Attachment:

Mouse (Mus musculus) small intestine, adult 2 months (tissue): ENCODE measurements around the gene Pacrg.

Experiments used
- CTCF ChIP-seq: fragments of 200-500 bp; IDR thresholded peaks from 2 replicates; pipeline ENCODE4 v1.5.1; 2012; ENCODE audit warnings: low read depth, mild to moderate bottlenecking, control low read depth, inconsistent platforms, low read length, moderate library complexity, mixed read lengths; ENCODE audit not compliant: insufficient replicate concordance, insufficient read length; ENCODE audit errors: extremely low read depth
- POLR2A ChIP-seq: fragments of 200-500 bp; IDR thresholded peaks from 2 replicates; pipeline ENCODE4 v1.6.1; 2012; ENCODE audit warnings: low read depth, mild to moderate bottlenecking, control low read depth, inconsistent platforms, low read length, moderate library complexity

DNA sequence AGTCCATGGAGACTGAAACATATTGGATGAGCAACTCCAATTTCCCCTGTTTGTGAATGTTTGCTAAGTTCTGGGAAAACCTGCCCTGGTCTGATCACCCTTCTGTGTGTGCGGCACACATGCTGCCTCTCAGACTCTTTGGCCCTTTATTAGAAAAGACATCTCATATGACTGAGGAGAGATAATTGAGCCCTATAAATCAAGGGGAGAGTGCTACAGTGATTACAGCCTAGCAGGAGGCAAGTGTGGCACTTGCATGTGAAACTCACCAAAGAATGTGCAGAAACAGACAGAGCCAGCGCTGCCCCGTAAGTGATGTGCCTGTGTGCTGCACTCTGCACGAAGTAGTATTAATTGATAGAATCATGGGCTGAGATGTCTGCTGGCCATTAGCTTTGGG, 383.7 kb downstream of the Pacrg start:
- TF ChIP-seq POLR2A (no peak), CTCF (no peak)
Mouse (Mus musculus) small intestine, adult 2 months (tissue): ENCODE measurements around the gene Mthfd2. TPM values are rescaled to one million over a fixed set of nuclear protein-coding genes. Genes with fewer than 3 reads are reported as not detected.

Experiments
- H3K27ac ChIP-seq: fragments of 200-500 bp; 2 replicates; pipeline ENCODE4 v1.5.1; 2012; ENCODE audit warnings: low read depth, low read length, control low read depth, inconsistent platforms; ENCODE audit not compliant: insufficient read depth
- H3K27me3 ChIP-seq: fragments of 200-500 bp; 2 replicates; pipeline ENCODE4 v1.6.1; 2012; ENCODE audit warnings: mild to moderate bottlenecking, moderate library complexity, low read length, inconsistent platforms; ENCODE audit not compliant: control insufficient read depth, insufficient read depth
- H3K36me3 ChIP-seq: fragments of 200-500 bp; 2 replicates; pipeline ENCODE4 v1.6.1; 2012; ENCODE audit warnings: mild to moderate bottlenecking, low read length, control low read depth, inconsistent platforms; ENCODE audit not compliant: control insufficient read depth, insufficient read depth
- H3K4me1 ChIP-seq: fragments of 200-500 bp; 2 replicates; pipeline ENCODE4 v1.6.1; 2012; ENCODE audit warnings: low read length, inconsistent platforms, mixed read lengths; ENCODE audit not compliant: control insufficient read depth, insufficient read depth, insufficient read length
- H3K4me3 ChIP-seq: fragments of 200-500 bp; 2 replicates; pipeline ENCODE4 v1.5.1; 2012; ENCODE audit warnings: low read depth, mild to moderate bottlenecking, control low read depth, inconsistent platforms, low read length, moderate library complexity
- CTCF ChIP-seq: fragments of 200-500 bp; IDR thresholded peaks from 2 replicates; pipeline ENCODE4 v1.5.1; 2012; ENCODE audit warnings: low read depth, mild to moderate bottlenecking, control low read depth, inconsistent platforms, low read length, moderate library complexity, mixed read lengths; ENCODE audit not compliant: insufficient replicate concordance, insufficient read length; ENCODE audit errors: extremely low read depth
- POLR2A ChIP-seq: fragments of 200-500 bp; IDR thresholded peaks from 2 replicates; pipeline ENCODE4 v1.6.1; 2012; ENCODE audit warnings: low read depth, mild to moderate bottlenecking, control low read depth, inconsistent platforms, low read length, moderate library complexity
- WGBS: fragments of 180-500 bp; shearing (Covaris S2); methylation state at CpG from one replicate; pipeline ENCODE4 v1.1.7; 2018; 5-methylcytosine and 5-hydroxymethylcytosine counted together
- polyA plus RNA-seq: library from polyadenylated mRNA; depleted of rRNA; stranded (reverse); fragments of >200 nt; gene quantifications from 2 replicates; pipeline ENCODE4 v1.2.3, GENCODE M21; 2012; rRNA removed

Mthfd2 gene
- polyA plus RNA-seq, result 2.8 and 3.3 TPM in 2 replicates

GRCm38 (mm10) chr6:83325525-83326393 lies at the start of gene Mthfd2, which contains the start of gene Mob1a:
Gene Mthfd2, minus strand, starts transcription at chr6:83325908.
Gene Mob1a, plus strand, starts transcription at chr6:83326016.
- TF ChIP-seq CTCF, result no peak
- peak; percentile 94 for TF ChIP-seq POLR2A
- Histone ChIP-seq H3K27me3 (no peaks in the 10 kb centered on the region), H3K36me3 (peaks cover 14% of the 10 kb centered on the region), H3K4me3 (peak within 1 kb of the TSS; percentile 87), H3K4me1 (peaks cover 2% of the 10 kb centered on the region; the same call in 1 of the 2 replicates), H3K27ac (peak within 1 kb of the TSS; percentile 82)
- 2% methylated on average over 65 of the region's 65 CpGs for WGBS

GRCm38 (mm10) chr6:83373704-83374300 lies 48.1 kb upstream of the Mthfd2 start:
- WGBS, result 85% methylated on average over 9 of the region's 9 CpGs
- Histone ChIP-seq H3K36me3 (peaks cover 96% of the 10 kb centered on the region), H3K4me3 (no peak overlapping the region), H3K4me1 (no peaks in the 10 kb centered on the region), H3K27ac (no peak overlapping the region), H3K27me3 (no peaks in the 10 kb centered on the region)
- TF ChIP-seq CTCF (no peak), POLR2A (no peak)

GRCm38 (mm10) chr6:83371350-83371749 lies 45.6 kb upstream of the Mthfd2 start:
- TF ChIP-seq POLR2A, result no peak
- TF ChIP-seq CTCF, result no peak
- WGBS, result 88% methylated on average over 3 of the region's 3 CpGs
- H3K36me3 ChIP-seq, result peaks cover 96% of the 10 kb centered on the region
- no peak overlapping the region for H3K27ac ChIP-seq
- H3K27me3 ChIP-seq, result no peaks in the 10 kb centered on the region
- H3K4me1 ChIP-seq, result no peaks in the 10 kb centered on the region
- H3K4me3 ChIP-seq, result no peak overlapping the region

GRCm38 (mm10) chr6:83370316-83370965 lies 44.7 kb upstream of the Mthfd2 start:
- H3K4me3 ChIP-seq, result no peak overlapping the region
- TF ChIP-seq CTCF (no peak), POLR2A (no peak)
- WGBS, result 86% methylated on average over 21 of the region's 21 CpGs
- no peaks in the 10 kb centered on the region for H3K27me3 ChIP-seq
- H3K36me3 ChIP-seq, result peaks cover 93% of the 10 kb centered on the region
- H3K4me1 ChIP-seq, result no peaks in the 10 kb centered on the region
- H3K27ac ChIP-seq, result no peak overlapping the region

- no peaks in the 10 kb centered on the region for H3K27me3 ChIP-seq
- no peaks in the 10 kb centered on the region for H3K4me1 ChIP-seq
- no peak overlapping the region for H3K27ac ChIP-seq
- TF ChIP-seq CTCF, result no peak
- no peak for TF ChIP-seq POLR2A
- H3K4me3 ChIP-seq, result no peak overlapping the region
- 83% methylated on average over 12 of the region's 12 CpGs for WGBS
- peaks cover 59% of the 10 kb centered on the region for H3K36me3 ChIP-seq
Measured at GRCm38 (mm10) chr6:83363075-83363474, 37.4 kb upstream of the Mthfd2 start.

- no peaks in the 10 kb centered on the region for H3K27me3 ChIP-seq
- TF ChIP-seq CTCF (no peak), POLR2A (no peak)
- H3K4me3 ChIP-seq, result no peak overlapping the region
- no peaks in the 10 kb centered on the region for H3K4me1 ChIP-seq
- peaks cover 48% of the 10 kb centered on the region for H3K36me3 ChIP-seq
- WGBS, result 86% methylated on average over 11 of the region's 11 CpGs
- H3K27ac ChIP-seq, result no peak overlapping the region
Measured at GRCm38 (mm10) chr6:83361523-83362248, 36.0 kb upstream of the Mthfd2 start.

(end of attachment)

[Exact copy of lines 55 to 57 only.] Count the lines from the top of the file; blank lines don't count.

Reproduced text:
- peaks cover 59% of the 10 kb centered on the region for H3K36me3 ChIP-seq
Measured at GRCm38 (mm10) chr6:83363075-83363474, 37.4 kb upstream of the Mthfd2 start.

- no peaks in the 10 kb centered on the region for H3K27me3 ChIP-seq